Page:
For the first time in almost three years, President Olusegun Obasanjo has spoken emphatically about the outcome of his administration’s efforts at recovering the hundreds of millions of dollars stolen by the late dictator, Gen. Sani Abacha.
President Obasanjo made the disclosure in an interview with TELL, a Lagos-based newsweekly magazine. According to him, the Federal Government struck a deal with Abacha’s survivors by which the government recovered about $1.2 billion while the Abachas were allowed to inherit $100 million and par bonds worth $300 million. The rationale for the quid quo pro is as interesting as it is disturbing. The President said it was “one of the hardest decisions I have had to make in my life”. This was because if the government chose to pursue litigation to its logical end, the case would drag on for several years with no guarantee of recovering the looted funds.
Examples have been cited of Ferdinand Marcos of the Philippines, the Shah of Iran and Mobutu Sese Seko all of whom amassed huge personal fortunes through the systematic pillaging of state resources. The countries have retrieved little of the ill-gotten wealth. President Obasanjo said in the interview that he didn’t want Nigeria’s case to join the list of fruitless searches for stolen public funds stashed in financial havens abroad. Besides, while the Nigerian government paid over $1 million to maintain its lawyers, the Abacha family spent 12 times that amount for the same purpose. “They were able to pay that because it is not their money. It is your money and my money, it is Nigeria’s money,” the President said. We are indeed disappointed that the efforts at recovering the Abacha loot have ended in an anti-climax. This is notwithstanding the revenue consideration which informed the compromise deal with the family of the deceased kleptocrat.
President Obasanjo’s own admission that the Abacha family could not have legitimately done any work to earn US$100 million is the very reason why the government should have pursued the matter to its logical conclusion. It is strange that a government, which espouses the rule of law, should be impatient with due process. The government may yet receive kudos for what it has managed to retrieve from the Abachas.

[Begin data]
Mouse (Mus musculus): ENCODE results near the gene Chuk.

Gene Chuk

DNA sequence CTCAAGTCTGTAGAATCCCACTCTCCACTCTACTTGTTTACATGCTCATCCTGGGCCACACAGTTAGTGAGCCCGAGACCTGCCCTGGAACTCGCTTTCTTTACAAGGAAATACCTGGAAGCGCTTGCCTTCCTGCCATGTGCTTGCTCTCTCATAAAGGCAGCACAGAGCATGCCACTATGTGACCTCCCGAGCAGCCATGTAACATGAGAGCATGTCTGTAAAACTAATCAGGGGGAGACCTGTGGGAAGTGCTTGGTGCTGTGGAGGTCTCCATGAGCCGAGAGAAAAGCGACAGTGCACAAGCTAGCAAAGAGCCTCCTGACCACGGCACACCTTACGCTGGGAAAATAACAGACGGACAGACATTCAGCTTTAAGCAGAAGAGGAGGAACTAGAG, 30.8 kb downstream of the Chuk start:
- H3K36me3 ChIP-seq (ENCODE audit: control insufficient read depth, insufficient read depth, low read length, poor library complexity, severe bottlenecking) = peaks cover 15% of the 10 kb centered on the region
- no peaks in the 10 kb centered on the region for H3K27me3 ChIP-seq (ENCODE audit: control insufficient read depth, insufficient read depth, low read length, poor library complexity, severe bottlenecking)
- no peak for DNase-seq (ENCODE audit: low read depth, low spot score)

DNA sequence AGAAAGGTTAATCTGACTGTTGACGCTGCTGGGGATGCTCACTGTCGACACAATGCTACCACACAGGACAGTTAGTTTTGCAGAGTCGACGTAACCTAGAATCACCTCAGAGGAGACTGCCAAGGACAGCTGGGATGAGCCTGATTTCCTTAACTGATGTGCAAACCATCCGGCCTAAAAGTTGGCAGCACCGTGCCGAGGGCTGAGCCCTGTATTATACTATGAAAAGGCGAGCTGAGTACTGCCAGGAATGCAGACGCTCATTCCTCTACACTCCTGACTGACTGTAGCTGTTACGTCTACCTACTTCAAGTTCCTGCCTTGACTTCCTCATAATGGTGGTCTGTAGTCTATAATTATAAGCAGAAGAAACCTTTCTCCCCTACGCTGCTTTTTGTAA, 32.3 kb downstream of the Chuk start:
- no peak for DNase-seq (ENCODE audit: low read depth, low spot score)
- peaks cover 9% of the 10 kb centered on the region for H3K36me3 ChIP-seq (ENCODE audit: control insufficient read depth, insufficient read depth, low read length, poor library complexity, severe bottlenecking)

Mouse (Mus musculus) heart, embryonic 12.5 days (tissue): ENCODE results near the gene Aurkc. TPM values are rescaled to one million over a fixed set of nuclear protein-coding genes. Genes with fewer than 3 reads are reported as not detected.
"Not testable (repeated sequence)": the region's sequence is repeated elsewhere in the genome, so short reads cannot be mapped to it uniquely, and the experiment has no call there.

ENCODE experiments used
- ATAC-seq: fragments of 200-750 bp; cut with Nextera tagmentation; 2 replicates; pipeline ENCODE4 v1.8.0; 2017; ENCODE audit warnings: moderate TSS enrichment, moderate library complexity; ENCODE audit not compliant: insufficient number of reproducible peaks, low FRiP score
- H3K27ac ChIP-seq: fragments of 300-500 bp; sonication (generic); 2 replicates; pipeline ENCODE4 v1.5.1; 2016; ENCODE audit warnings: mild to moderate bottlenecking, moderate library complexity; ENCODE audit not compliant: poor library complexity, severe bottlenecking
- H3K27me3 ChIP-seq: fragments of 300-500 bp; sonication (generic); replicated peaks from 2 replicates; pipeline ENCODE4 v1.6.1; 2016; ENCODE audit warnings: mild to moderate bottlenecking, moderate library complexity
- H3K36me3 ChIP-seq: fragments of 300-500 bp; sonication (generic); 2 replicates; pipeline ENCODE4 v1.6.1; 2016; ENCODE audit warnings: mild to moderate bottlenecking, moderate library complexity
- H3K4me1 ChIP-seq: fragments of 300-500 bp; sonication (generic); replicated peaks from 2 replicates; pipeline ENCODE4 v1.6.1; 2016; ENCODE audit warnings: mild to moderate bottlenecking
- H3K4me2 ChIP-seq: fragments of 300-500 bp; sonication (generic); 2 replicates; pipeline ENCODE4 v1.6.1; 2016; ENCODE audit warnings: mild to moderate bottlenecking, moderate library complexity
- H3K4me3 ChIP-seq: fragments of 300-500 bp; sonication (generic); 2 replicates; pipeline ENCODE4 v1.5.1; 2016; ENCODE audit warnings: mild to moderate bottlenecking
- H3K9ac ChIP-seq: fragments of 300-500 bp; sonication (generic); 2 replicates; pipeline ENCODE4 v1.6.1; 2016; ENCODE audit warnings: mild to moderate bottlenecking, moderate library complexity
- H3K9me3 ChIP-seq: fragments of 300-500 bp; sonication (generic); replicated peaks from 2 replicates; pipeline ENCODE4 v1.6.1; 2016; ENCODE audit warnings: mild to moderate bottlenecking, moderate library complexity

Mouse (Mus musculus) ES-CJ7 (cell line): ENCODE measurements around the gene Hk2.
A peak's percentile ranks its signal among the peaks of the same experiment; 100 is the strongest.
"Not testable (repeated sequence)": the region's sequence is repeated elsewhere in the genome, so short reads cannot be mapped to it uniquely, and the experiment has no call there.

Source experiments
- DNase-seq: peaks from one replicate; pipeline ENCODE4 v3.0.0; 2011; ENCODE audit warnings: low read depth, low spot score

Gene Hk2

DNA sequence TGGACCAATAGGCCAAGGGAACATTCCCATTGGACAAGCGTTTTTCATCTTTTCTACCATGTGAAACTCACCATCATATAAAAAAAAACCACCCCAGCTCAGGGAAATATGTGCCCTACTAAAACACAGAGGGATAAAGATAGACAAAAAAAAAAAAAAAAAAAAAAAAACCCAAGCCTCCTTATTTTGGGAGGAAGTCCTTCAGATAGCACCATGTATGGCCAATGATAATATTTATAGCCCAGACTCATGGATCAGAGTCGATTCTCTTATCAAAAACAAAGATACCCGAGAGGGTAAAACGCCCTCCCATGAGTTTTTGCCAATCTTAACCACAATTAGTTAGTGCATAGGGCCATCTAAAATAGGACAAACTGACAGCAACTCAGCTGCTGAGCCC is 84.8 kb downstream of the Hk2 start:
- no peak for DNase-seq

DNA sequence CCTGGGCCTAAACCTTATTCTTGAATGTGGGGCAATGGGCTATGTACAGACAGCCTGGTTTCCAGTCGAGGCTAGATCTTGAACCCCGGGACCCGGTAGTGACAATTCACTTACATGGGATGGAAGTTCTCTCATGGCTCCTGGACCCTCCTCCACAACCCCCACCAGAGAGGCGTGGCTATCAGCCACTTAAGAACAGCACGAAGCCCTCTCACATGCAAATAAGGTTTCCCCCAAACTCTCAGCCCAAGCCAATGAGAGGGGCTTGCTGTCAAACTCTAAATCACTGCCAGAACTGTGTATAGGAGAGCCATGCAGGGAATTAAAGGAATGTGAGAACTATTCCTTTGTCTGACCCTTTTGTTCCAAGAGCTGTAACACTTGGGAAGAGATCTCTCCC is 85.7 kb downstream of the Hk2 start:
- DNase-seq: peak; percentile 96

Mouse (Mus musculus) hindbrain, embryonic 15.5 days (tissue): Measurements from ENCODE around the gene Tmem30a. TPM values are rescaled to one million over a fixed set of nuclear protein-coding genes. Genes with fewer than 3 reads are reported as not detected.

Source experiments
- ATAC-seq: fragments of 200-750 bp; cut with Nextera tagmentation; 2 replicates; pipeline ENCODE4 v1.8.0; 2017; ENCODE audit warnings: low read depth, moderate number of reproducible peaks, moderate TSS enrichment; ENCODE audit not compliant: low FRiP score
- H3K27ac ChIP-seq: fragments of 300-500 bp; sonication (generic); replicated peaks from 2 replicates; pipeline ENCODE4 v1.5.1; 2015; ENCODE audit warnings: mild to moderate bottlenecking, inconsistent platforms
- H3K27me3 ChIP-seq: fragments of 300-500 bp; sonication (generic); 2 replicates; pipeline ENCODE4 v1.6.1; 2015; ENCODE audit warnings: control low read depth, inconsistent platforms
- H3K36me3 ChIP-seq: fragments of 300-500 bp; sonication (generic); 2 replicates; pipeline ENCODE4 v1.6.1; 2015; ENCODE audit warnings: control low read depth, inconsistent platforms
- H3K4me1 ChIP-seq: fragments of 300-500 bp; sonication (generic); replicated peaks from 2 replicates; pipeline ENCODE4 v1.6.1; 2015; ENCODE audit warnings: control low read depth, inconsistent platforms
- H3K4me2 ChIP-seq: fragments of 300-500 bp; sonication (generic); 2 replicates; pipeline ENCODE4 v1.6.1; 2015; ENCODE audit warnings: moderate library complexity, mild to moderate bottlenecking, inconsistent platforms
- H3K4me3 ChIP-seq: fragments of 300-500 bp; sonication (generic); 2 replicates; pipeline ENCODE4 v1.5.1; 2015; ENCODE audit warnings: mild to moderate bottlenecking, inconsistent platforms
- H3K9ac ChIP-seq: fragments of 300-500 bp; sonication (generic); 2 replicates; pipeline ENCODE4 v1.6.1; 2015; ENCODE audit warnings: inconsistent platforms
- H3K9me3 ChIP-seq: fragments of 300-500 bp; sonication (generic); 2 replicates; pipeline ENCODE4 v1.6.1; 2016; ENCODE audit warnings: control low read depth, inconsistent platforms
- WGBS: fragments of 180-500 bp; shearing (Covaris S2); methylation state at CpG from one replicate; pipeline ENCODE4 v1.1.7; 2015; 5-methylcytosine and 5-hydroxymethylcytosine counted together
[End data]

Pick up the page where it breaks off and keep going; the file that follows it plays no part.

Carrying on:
But the lasting lesson of justice has been lost. The Abachas were already stigmatised when news filtered out shortly after the General died in shameful circumstances. He not only headed a government that was unrivalled in its brutality in Nigerian history, but also in the mindless pillaging of our commonwealth. But it was all talk and gossip with no hard facts as to how much was stolen, from which account and where such monies were hidden. Thus, when after his inauguration in May 1999 the Obasanjo government began ferreting out the illegal acquisitions by the Abachas, it was a move that was deservedly applauded. It was perceived as a practical demonstration of the new anti-corruption stance.
Subsequently, various government officials sang seemingly discordant tunes on the loot recovery effort. This provoked legitimate concerns about transparency and accountability. Nigerians did not have a full and clear picture of how much was being recovered, from which source and, more importantly, the application of the monies so recovered. At one stage, it was claimed that some of the recovered funds had been paid into the Federation Account and shared by the beneficiaries of the account.